For the final Classical concert of the year (the next concert, which closes the season on May 5, is country and western themed), the Salisbury Symphony Orchestra presented an evening of music entirely by Antonín Dvořák. The concert was sponsored by the generosity of Charles and Rachel Oestreicher Bernheim. In a sense, this could be considered a “country and eastern” concert; from Eastern Europe, and the countries being Moravia and Bohemia. Dvořák was not shy about using folk themes and nationalistic styles, with the result that his music had deep favor among his countrymen, but some issues when exported to some countries. But he was not exclusive in this method; when in America, he felt quite at home incorporating folk tunes, Negro spirituals, and Native American themes. This in turn has assured his acceptance and popularity here.

Conductor David Hagy gave his customary pre-concert talk, which is always welcome. Somehow, he manages to have more energy than anyone in the room, even after thirty years at the helm. This is handy, as he can bound all the way to the wings and back to the podium for extra bows before the applause fades. I’d never make it past the violins!

The first work on the program was the Slavonic Dance in G minor, Op. 46 No. 8. This, as well as all the pieces except for the next one, had a full compliment of brass (two trumpets, four horns, three trombones, and there was a tuba up there as well). Dvořák used them to great effect, and the SSO brass section was solid on this night. This dance, “Furiant,” is brief but as the tempo marking would indicate, fast, loud, and a lot of fun. It is also one of the most familiar of the set.

To balance this initial blast, the second work, Silent Woods, Op. 68 No. 5 for solo double bass and small orchestra, was mellow, soft, and lyrical. The soloist was Mara Barker, who is principal bassist for the Salisbury Symphony. Her instrument is a real beauty and a joy to behold for those of us who are aficionados of fine string instruments. Keppel Auditorium on the campus of Catawba College is decidedly on the dry side (even as it was wet outside), and soloists have a hard time being heard. This was no exception, adding to the usual difficulties with bassists in solo parts. The original orchestration done by Dvořák from a piano four-hands score was for cello and orchestra, but this was a well-done adaptation for double bass. As the piece is relaxed and slow, there weren’t any pyrotechnics required, which sometimes can be tiresome. Barker was very effective in this short piece, and I recommend looking up the cello and orchestra version if you haven’t heard it – which is likely, as it is not widely known.

Next up was perhaps the jewel of all Dvořák compositions, his masterful Concerto for Cello and Orchestra in B minor, Op.104. He had been pestered by cellist Hanuš Wihan to write a concerto for a long time, but considered the cello to be poorly suited to solo works with orchestra. In 1892, Dvořák took the job as director of the National Conservatory in New York City, where another teacher there, Victor Herbert, had his cello concerto performed. Impressed, Dvořák decided to give it a go. During the composition, he got word that his sister-in-law was very ill; she died before the final revisions on the concerto. The wistful slow section just before the ending quotes one of his songs which was a favorite of hers.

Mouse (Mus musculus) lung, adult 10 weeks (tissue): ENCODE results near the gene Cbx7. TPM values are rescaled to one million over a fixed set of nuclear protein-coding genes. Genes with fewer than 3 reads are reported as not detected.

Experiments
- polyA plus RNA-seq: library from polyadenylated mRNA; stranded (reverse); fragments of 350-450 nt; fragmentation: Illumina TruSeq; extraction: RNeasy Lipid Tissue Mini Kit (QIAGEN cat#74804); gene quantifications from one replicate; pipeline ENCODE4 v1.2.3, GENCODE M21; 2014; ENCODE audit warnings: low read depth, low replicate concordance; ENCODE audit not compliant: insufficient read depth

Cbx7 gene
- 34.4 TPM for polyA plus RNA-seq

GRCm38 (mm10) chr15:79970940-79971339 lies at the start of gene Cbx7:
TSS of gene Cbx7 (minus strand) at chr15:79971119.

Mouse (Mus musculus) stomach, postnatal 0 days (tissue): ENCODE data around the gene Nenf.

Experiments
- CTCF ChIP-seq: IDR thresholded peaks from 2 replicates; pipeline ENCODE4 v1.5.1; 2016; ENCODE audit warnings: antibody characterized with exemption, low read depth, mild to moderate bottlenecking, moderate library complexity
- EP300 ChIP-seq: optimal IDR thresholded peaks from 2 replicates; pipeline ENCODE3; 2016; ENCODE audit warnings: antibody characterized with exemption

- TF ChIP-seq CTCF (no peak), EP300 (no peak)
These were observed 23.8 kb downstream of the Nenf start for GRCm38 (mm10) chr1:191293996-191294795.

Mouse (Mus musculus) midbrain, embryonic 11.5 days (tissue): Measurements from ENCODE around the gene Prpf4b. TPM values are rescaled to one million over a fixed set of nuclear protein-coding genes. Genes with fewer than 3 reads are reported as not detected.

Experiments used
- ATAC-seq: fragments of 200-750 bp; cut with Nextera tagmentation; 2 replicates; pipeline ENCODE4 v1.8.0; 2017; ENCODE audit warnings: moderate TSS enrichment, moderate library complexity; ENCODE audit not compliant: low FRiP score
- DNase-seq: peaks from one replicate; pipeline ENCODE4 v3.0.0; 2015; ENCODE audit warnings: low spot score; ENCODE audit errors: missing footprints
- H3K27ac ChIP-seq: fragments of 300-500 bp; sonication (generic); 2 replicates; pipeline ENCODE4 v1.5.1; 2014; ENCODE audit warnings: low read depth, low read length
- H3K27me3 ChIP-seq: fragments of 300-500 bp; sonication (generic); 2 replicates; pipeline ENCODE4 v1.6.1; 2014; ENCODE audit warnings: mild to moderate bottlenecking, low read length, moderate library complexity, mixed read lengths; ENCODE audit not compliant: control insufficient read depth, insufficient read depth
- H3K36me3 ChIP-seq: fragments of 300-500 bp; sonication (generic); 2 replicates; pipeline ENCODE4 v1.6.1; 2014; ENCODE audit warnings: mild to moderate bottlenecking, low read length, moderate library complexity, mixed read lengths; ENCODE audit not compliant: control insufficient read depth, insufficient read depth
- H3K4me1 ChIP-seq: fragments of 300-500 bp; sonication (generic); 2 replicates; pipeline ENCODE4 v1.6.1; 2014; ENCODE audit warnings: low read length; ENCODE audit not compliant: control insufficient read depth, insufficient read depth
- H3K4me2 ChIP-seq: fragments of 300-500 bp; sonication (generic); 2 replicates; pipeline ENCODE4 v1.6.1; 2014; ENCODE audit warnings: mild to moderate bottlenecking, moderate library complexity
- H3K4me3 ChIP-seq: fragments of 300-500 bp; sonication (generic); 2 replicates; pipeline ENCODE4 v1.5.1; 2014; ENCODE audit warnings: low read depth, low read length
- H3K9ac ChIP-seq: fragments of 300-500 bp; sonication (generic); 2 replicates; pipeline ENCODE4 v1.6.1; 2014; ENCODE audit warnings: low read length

Tonight’s soloist was Ryan Graebert, the principal cellist of the orchestra. He has quite the resume for so early in his career, and has a chamber music duo with his charming bassoonist wife Marian. He is also the assistant principal of the Winston Salem Symphony, a section cellist with the Greensboro Symphony, and substitutes with the North Carolina Symphony. He has a D.M.A. from UNC-Greensboro. (I’ve heard his cello before; he bought it from Bonnie Thron about three years ago, and it sounds as great now as then.) As mentioned above, he had to contend with the dry acoustics of the hall. Personally, I would favor amplifying the soloist in such cases, but that’s not the Classical tradition, so there it is. The orchestra played with considerable finesse, and did a decent job given the hall’s limitations. This is a highly emotionally charged piece, and Graebert put his all into it. Hagy and the orchestra followed the soloist’s rubato, which is always the challenge in concertos, especially of the Romantic era. (I’ve seen such mangled elsewhere, and nothing is more certain to set the teeth to grinding.) At the conclusion, Graebert and the orchestra earned many cheers and a standing ovation – unusual for a piece not at the end of the concert.

After intermission, the concert concluded with Symphony No. 8 in G, Op. 88. Many of the themes are based on Bohemian material; Hagy, in his remarks, compared it to Beethoven’s Pastoral Symphony. It is also sometimes called the “Old World” symphony, in contrast to the more popular New World Symphony. Its mood is overall more cheerful and upbeat than most Dvořák symphonies, especially the Symphony No. 7, which is quite stormy. Once again, the brass really shone in this performance, as did the timpani. Note that while Dvořák is certainly a nationalistic composer, he based much of his structure, technique, and orchestration on German models, especially Wagner and Brahms. The hall acoustics really didn’t pose a problem so much with this piece, since there wasn’t a soloist in danger of being overpowered. Somehow Hagy’s energy was unflagged for the up-tempo last movement, which requires quite the display of conductorial athletics.

The performance was quite satisfying. Once again, the Salisbury Symphony Orchestra showed itself to be of high quality and certainly worth attending and supporting.